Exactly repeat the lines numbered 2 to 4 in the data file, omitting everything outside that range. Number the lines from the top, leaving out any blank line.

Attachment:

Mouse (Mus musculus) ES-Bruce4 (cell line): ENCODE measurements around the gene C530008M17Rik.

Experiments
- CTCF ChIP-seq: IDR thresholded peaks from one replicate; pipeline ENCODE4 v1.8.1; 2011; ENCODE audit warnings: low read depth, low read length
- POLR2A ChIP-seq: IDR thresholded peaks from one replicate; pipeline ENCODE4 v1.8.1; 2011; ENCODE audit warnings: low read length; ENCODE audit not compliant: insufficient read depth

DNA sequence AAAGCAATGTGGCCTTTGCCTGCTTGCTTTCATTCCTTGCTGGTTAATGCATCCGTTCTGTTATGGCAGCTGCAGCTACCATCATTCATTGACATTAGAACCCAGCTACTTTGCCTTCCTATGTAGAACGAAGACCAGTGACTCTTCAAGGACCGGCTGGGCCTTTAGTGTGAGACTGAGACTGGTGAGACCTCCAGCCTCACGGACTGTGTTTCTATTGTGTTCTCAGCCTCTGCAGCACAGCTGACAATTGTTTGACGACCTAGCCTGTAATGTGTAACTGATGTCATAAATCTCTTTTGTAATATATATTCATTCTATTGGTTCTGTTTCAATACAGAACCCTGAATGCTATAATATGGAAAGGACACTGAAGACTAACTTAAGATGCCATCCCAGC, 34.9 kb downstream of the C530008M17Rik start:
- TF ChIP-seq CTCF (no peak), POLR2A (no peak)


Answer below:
Experiments
- CTCF ChIP-seq: IDR thresholded peaks from one replicate; pipeline ENCODE4 v1.8.1; 2011; ENCODE audit warnings: low read depth, low read length
- POLR2A ChIP-seq: IDR thresholded peaks from one replicate; pipeline ENCODE4 v1.8.1; 2011; ENCODE audit warnings: low read length; ENCODE audit not compliant: insufficient read depth